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Health & Wellness

Easing Transition to Civilian Life for Women Veterans

MED researchers create network with Walmart Foundation grant

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Women make up 15 percent of US active duty troops, and they often face unique challenges during their deployment—and after they come home. Unlike veterans with physical wounds, post-traumatic stress disorder, or adjustment problems such as substance abuse or depression, who can look to the VA and other groups for help, many who don’t have such issues also may struggle to readjust. Two BU School of Medicine researchers are building the Women Veterans Network (WoVeN) to help women who have served to thrive in civilian life.

“We wanted to build this network for women veterans of all eras, increasing support, decreasing isolation, helping them find camaraderie in the community, and using all that as a platform to provide reliable information and resources,” says Tara Galovski, a MED associate professor of psychiatry and director of the Women’s Health Sciences Division at the National Center for PTSD at the VA Boston Healthcare System Jamaica Plain campus.

All soldiers returning to civilian life have to deal with the loss of the unit cohesion and support structures they had during their service, two assets that have been shown to be particularly important for women, according to Amy Street, a MED associate professor of psychiatry and Women’s Health Sciences Division deputy director. Galovski and Street were recently awarded a $469,000, 15-month grant from the Walmart Foundation to bring together women vets for learning, conversation, and mutual support. The money is part of a $40 million Walmart commitment to job training, education, and innovative programs to aid veterans returning to civilian life.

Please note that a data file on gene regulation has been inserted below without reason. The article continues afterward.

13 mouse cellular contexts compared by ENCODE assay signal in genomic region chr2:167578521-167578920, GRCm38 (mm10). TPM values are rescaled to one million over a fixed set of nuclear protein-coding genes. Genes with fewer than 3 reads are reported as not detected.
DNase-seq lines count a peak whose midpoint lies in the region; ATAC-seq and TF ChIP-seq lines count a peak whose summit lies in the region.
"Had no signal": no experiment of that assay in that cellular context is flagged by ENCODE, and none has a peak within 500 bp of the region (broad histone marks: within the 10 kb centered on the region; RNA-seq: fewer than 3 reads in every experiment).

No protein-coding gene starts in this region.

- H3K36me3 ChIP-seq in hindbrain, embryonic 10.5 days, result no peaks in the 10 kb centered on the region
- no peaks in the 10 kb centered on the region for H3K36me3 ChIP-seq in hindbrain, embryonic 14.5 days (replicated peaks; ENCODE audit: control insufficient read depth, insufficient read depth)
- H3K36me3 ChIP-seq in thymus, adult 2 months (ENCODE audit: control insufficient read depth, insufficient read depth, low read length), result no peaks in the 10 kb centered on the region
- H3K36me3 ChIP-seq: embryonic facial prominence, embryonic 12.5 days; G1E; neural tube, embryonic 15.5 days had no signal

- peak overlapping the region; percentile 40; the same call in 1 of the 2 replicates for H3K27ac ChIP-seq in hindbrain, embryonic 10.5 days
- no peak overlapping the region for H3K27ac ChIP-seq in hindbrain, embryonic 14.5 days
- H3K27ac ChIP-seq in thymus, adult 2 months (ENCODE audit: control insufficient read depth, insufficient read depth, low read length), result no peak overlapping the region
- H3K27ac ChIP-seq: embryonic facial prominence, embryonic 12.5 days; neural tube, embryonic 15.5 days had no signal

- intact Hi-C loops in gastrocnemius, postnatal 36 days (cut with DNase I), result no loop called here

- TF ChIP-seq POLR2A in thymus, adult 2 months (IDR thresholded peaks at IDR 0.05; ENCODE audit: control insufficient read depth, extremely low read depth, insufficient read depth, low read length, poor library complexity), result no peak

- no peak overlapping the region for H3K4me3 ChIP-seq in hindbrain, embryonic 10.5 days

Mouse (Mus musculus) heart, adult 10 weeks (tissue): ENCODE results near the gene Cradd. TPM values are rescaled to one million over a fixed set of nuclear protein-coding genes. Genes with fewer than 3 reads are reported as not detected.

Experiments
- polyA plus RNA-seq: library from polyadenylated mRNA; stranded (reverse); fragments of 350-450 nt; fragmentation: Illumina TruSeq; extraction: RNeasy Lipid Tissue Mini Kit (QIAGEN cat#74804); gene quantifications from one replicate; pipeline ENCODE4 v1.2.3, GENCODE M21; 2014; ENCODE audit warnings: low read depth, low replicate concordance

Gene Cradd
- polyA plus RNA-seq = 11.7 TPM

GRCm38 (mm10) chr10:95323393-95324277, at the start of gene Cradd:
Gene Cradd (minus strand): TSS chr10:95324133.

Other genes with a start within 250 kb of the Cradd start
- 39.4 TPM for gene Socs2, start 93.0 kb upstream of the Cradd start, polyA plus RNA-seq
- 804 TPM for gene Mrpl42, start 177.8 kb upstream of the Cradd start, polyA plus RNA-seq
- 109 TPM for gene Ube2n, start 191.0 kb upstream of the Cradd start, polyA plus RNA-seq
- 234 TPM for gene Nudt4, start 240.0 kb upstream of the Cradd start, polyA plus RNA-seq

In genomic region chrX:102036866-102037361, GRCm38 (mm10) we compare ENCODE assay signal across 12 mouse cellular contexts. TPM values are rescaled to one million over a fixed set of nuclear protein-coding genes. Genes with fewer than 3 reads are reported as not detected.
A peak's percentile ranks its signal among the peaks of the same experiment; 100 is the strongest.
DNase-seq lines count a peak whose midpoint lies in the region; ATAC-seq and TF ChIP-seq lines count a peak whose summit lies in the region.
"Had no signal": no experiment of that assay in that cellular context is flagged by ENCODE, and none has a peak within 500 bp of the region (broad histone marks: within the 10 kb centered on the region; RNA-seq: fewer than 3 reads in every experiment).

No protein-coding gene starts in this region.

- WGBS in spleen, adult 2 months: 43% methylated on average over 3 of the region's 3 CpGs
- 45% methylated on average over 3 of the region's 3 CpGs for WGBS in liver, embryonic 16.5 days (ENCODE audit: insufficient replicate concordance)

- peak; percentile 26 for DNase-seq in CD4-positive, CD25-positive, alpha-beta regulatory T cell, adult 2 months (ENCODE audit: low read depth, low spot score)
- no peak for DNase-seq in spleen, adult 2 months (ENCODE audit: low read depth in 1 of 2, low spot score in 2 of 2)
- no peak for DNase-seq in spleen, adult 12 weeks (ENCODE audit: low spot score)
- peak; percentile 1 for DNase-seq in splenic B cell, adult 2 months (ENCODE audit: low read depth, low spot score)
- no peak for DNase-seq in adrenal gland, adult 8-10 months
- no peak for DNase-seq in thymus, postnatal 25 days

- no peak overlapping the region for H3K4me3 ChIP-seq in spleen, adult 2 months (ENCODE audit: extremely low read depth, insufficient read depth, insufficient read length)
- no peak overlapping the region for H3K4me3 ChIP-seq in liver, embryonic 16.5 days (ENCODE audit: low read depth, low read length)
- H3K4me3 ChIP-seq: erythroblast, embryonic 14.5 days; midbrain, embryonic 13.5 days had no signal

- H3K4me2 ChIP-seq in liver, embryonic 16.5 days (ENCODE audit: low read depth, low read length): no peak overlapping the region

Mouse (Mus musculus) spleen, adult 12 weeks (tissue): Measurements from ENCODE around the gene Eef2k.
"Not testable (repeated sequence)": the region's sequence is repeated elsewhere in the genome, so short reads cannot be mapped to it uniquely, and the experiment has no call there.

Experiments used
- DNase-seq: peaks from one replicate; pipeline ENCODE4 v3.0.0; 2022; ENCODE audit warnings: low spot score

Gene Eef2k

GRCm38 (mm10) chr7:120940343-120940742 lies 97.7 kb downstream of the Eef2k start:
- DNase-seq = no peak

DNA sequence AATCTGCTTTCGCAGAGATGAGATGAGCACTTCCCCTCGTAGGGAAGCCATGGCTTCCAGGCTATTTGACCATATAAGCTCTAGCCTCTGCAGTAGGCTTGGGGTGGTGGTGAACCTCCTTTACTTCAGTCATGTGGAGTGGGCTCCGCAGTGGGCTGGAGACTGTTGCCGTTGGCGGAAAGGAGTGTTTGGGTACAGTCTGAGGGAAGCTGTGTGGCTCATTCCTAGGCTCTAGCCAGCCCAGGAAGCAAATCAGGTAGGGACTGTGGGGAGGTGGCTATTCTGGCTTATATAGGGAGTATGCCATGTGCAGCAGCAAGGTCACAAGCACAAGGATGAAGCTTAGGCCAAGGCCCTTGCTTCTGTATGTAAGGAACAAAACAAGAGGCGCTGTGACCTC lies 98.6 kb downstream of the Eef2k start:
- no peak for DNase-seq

The Women Veterans Network will hold 10 weekly 90-minute sessions for groups of 8 to 10 veterans that will begin with warm-up exercises to get them talking, go on to a didactic element such as a video or an educational presentation, and then a guided discussion. A social activity, such as a group walk or a coffee shop visit will wrap up the session. “It’s really designed to get people talking and to strengthen those relationships,” says Street.

“We thought that connection with other women who have shared some of those experiences could be really important in helping those women get to where they want to be, in terms of their well-being,” Galovski says.

Of the 22.3 million veterans in the United States, 9 percent, or roughly two million, are women, and the number is growing. Because of the relatively small numbers of female veterans, the researchers say, the vets without problems that have programs, like PTSD, physical injury, and depression or substance abuse, may not easily find women in civilian life who have shared their experiences, compounding their challenges during and after reentry. “We were really interested in women who didn’t have those diagnosable conditions,” Galovski says, “but felt that in some area of their life they could be functioning better, their well-being could be improved.”